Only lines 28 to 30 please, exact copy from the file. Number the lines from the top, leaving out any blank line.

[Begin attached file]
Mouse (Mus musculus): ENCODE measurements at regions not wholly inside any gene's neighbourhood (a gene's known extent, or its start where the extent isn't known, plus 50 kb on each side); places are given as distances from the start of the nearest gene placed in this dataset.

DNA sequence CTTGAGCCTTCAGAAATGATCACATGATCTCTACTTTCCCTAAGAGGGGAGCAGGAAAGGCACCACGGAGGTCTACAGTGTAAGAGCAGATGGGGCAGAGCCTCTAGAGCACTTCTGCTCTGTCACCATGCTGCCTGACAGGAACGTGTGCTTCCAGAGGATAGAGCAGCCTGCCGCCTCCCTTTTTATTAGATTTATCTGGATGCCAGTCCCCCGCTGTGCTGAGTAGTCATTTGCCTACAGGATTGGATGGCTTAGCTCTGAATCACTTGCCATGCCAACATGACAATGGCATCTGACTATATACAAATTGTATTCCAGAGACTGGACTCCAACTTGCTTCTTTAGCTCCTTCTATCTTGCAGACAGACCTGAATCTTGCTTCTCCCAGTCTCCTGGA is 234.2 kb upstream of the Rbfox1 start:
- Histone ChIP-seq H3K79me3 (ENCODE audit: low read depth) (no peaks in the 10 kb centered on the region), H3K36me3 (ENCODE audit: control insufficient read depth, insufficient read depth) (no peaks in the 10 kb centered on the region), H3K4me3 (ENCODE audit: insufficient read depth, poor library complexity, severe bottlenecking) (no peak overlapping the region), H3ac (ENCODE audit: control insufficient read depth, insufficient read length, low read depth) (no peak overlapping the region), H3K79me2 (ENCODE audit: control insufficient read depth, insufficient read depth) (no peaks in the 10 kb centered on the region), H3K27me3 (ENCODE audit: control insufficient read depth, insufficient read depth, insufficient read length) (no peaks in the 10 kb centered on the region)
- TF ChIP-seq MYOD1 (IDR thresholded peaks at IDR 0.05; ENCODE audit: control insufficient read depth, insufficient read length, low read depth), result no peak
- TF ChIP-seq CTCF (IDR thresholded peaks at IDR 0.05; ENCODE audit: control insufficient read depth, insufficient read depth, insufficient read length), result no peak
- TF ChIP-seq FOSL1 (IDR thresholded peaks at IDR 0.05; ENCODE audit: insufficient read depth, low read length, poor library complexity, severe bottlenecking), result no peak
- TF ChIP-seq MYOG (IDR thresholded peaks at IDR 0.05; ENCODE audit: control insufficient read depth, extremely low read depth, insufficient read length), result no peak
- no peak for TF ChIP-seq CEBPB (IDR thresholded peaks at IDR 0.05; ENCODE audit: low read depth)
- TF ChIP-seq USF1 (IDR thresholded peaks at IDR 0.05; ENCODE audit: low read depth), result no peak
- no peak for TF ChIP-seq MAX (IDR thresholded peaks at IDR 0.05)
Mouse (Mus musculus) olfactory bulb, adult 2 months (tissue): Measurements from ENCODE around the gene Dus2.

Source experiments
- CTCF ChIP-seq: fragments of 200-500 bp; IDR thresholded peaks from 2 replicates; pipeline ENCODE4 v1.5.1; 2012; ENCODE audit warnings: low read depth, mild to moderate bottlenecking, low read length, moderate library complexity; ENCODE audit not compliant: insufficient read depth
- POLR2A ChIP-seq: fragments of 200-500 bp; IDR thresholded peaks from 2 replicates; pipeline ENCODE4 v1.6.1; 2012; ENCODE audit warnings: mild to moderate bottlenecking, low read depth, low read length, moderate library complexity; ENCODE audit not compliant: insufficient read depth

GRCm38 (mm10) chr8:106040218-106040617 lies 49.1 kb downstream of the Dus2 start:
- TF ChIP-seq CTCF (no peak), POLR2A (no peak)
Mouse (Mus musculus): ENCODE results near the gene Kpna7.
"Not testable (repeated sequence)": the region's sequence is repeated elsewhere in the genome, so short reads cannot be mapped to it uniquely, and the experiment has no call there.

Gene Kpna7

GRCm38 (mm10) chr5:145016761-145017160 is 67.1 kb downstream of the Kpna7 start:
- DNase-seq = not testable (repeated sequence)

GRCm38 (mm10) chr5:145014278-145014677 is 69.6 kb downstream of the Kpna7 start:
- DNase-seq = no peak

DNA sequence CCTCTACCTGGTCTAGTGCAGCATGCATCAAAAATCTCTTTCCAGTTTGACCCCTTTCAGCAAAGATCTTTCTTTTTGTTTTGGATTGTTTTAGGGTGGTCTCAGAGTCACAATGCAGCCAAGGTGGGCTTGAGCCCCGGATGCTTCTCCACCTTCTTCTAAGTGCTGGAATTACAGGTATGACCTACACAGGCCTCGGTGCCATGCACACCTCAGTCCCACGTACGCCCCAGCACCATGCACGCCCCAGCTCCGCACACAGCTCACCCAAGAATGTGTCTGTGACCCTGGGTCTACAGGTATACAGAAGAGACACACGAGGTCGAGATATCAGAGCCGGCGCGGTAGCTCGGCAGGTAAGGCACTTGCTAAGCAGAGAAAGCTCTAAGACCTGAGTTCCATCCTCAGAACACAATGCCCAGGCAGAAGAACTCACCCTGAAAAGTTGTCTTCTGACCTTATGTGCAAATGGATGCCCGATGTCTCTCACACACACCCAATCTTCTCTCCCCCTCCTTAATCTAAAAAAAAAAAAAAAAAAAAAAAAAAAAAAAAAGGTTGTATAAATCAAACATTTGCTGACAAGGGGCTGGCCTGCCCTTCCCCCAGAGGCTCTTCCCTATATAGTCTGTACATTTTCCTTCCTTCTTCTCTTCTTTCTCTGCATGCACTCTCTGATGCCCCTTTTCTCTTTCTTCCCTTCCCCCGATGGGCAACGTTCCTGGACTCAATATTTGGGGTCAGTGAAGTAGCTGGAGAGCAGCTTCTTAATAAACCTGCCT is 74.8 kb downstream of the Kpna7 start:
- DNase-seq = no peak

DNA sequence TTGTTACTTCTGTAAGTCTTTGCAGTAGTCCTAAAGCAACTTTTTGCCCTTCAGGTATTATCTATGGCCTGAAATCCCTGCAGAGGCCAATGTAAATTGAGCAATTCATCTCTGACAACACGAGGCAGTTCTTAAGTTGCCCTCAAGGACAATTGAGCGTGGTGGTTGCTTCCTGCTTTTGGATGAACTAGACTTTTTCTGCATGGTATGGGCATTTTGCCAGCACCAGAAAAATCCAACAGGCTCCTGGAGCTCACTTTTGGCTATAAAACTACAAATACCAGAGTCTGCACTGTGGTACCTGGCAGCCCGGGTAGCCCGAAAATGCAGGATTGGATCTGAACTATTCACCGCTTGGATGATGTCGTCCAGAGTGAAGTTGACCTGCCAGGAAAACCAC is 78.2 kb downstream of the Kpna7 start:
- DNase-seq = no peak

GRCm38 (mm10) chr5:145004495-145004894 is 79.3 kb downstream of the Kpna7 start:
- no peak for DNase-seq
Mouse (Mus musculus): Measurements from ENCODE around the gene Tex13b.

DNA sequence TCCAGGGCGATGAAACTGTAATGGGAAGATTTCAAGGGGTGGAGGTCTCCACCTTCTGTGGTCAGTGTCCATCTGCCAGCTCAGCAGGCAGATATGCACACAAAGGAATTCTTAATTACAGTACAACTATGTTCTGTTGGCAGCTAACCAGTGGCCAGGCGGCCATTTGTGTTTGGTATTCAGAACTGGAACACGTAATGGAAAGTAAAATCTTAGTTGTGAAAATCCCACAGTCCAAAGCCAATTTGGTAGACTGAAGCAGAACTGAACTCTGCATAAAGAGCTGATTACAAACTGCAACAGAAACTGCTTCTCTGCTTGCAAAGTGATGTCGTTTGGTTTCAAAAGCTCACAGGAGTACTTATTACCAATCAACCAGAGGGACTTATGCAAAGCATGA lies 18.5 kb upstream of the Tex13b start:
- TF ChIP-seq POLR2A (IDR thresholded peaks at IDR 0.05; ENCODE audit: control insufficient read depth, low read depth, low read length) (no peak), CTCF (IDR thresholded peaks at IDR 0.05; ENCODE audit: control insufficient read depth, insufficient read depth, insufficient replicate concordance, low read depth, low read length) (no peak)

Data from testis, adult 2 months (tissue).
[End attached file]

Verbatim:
GRCm38 (mm10) chr5:145004495-145004894 is 79.3 kb downstream of the Kpna7 start:
- no peak for DNase-seq
Mouse (Mus musculus): Measurements from ENCODE around the gene Tex13b.